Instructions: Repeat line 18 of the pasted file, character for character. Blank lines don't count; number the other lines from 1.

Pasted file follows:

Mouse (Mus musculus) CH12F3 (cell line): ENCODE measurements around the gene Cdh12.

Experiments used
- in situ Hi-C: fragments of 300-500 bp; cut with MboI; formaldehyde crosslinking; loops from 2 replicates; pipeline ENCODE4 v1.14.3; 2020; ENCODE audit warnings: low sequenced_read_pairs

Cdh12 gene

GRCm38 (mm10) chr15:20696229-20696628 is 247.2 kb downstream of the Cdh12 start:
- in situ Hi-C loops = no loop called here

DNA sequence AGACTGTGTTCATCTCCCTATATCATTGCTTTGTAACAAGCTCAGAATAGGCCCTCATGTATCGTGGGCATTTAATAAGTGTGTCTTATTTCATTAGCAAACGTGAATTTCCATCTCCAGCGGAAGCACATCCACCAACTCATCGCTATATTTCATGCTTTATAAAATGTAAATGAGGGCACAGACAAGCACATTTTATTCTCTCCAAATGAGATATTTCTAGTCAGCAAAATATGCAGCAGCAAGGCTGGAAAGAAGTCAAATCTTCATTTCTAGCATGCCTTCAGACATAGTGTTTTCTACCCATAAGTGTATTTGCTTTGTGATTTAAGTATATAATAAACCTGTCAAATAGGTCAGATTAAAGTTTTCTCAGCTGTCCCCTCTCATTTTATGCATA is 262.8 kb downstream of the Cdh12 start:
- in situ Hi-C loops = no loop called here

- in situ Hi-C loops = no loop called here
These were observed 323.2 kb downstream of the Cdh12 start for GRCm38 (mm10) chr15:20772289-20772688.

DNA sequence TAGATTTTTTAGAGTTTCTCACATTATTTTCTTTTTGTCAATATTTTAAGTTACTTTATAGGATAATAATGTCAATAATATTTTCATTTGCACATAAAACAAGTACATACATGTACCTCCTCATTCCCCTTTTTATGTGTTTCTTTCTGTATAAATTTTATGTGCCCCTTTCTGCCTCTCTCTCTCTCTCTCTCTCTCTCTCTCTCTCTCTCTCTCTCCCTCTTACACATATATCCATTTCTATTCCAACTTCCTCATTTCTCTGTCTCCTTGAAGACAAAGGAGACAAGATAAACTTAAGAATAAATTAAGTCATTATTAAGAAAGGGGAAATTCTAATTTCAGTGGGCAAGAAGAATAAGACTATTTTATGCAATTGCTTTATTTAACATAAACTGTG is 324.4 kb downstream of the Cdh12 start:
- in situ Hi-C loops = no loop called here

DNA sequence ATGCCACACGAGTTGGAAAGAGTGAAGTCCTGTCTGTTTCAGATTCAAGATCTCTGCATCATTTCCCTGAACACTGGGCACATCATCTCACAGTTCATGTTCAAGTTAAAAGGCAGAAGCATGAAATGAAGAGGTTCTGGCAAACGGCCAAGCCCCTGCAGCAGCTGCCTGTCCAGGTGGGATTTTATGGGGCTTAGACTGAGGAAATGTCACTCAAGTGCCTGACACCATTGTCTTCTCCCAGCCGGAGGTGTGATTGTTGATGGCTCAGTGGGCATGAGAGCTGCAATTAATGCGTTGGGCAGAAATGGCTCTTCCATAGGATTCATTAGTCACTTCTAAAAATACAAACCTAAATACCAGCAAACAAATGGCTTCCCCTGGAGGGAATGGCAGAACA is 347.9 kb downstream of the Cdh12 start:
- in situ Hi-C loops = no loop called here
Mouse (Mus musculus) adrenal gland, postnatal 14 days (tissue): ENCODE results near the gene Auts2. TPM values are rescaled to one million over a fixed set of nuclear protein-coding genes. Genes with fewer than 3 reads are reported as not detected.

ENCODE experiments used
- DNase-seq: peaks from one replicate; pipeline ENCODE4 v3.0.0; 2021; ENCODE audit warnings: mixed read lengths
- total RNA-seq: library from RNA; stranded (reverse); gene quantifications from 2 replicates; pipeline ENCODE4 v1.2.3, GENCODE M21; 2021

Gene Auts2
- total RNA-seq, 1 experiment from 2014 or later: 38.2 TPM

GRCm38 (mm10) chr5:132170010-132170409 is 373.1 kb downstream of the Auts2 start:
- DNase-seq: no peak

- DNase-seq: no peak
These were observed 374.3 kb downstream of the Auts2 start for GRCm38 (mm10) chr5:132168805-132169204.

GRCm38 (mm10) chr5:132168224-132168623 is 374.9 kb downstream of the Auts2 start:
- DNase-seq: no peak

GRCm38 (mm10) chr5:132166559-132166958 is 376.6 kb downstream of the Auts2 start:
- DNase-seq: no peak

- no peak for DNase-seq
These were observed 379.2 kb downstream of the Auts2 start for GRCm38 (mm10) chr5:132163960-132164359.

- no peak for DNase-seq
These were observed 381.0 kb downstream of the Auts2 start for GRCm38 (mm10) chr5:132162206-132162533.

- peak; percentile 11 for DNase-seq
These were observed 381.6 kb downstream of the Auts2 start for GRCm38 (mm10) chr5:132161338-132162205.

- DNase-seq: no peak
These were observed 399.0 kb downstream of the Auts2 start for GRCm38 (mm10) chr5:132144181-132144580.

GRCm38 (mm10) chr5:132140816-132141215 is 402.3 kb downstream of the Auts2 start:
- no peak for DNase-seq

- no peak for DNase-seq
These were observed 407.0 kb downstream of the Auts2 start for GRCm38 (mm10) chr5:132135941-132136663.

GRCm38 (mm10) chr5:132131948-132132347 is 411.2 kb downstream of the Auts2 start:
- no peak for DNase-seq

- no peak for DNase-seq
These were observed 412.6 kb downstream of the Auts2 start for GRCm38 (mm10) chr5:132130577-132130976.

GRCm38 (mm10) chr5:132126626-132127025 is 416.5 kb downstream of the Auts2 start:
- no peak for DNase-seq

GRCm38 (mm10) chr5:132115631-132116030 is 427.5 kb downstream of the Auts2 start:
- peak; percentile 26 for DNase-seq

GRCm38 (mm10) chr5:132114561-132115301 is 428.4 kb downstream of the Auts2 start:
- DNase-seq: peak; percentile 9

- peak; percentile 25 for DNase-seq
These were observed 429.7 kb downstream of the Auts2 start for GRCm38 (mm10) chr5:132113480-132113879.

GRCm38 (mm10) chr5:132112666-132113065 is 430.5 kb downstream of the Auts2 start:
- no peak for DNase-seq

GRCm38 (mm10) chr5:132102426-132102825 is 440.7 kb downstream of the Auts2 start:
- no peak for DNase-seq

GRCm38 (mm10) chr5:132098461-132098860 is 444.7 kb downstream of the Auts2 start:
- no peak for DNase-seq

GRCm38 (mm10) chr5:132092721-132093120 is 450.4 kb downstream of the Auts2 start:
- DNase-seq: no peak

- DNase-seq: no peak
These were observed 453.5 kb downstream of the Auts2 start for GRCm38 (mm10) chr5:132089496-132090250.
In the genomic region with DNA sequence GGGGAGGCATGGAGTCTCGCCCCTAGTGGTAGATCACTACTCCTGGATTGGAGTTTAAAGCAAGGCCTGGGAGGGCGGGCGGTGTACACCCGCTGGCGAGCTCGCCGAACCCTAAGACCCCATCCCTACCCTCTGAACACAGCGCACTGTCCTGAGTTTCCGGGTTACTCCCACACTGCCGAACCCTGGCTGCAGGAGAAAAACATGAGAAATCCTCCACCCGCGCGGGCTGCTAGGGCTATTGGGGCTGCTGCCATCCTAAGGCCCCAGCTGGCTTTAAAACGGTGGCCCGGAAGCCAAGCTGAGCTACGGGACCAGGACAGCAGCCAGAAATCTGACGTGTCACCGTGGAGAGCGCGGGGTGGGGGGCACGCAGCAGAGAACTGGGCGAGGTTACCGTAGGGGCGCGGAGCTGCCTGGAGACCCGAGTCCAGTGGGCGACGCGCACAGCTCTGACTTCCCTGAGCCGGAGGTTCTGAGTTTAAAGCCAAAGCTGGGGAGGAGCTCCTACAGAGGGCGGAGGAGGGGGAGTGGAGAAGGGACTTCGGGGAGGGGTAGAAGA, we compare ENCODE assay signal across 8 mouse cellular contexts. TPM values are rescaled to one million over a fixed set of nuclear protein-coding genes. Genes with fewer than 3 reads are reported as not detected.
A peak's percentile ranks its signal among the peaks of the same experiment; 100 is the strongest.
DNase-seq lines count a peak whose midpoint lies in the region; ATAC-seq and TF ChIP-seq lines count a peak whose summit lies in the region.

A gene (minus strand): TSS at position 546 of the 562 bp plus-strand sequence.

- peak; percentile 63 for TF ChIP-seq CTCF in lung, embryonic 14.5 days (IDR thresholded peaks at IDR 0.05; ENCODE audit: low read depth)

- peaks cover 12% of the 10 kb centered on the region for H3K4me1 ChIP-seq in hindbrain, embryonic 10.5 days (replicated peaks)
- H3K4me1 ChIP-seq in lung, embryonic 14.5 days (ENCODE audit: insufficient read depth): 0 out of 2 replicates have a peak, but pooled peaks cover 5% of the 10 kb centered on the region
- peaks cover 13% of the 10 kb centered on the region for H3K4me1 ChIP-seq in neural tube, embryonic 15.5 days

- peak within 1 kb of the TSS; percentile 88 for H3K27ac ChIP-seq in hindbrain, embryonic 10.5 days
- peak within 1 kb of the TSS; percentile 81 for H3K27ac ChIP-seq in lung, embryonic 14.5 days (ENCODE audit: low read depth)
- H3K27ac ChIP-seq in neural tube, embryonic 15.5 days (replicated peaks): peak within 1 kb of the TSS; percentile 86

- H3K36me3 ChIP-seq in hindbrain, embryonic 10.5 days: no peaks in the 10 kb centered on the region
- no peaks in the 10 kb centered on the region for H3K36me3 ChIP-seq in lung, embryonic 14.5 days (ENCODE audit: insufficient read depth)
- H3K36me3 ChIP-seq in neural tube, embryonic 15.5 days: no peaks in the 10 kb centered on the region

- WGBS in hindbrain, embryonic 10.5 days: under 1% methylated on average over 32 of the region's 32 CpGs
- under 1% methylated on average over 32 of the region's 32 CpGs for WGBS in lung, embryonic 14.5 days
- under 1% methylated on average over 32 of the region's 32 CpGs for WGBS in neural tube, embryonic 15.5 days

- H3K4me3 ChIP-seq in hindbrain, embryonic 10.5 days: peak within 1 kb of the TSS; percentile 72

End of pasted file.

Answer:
- total RNA-seq: library from RNA; stranded (reverse); gene quantifications from 2 replicates; pipeline ENCODE4 v1.2.3, GENCODE M21; 2021